SNAP25 (red) moves into the bulge (outlined) where sequential exocytosis is taking place (left to right).

Secretory vesicles wishing to play follow-the-leader use a particular SNARE to show them where the leader went, as shown by Takahashi et al. on page 255.

Vesicles heading to the plasma membrane sometimes selectively bind to another that has already fused there. This process, called sequential exocytosis, is efficient at large-scale secretion because vesicles in the cytosol can be mobilized without being transported all the way to the plasma membrane. Using 2-photon imaging, the authors show that sequential exocytosis is directed by a plasma membrane SNARE called SNAP25.

Sequential exocytosis was examined in insulin-secreting pancreatic β cells, in which SNAP25 diffused into the bulge where the leading exiting vesicle had fused with the plasma membrane. SNAP25 rarely diffused into spots where only one vesicle exited, but was seen at the majority of sequential exocytosis sites.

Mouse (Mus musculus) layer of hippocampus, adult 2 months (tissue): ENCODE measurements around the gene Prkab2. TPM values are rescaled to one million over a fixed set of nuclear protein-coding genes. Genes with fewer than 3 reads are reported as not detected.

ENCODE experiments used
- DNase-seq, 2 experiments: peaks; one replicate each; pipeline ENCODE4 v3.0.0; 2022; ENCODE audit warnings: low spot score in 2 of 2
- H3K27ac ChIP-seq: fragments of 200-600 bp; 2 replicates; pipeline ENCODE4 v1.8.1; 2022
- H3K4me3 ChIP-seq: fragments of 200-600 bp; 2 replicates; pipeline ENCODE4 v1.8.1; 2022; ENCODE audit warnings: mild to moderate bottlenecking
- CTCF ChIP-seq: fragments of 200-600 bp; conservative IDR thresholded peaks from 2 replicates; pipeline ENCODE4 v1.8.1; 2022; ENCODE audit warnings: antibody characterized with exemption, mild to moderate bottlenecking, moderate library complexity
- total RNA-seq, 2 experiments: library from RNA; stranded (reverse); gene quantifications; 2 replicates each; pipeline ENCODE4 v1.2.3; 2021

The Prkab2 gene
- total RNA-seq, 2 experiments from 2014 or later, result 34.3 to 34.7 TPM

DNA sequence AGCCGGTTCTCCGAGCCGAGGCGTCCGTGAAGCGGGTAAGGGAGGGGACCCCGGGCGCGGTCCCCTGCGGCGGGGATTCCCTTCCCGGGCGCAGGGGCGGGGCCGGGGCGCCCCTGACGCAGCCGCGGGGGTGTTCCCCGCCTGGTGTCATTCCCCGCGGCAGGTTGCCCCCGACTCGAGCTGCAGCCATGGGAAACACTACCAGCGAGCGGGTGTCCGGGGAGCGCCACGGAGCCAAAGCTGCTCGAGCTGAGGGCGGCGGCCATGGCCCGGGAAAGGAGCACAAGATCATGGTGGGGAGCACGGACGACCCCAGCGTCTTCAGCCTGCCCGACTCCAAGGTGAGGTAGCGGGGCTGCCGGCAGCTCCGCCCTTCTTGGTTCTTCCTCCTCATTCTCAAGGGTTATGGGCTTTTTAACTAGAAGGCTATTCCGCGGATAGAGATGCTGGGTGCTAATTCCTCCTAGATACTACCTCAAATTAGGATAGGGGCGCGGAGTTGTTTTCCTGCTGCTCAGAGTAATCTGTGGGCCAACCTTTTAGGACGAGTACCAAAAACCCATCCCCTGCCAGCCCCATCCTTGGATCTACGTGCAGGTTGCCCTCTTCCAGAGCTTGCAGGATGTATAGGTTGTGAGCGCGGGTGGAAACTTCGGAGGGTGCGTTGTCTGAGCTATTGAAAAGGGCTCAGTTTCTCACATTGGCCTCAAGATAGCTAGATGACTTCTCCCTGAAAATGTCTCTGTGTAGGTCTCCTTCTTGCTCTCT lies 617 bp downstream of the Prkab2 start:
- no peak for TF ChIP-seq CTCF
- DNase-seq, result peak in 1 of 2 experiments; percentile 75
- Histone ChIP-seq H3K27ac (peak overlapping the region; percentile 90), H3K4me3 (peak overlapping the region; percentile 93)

Although sequential exocytosis is common in many exocrine or endocrine cell types (which contain SNAP25), it accounted for only a small fraction of β cell exocytosis. Cholesterol depletion freed SNAP25 for easier diffusion and increased sequential exocytosis several fold. Restricting SNAP25 to lipid rafts might thus be one way to prevent exhausting insulin reserves, which are doled out steadily in small quantities. ▪